–– (quotation from St. John Chrysostom, Homilies on St. John's Gospel, as cited in Fathers of the Church [New York: Fathers of the Church, Inc., 1957], p. 33:468–469, as cited in G. Maloney, ibid., p. 125–126)
"I receive in Communion / the Body divinized as being that of God. / I too become god / in this inexpressible union. / See what a mystery! / The soul then and the body… / are one being in two essences. / Therefore these are one and two / in communion with Christ / and drinking his blood, / they are united to two essences, / united in this way to the essences of my God, / they become god by participation. / They are called the same name as that of him / in whom they have participated on a level of essence. / They say that coal is fire / and the iron is black. / Yet when the iron is immersed in the fire / it appears are fire. / If it then appears as such, / we also call it by that name.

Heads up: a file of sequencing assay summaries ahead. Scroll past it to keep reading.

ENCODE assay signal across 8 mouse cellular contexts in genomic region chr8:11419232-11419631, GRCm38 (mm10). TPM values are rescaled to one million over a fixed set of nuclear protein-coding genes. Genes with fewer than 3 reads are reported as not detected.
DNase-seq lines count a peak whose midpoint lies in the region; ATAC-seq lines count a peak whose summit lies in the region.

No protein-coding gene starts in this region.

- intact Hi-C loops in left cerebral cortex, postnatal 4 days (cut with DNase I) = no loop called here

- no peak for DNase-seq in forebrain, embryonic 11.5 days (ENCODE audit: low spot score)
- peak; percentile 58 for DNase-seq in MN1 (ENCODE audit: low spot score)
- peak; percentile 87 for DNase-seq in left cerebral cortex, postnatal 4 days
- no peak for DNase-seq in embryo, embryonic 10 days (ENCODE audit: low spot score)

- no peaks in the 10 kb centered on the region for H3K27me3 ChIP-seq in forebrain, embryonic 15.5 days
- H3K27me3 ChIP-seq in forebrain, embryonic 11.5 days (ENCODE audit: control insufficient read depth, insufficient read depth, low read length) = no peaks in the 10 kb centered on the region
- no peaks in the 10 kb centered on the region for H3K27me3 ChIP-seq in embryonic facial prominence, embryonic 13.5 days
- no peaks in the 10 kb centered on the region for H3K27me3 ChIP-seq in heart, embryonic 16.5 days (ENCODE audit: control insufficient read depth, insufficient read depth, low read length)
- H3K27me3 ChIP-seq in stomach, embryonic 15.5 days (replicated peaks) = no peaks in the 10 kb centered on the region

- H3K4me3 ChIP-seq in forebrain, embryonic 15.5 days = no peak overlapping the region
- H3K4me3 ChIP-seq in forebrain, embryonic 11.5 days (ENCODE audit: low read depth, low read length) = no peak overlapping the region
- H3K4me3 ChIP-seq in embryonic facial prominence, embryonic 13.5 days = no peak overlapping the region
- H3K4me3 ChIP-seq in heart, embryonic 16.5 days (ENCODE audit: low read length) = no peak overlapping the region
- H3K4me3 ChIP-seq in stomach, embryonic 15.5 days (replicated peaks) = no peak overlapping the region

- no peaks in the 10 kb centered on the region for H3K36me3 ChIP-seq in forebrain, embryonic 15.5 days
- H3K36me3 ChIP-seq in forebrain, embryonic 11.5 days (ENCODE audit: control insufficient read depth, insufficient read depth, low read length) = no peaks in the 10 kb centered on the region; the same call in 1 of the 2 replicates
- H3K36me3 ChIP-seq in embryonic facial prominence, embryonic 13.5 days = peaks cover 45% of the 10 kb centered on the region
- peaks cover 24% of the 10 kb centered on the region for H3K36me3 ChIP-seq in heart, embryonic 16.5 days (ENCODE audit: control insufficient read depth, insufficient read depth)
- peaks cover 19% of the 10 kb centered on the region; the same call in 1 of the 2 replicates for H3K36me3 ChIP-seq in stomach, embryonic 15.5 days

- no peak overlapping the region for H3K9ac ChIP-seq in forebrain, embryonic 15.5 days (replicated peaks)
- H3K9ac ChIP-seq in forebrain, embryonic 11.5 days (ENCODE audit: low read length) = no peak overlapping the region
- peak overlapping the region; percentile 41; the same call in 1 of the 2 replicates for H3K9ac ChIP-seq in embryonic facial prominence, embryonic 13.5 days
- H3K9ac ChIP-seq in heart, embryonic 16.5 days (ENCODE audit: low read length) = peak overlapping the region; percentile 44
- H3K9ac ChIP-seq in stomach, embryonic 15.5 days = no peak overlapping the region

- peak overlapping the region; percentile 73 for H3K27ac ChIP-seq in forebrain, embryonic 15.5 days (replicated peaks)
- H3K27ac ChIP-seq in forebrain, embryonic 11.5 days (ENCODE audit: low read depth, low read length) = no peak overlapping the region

[Fr. Maloney adds:] " We are received into the only-begotten Son of God by an ontological union, a unique oneness with God. Marriage perhaps comes closest to describing such a union and yet even that fails to express the oneness of person, Trinity and ourselves individually and all of us together united in the eucharist."
–– (quotation from Symeon the New Theologian, Hymns, 30.169–170, as cited in ibid., p. 131)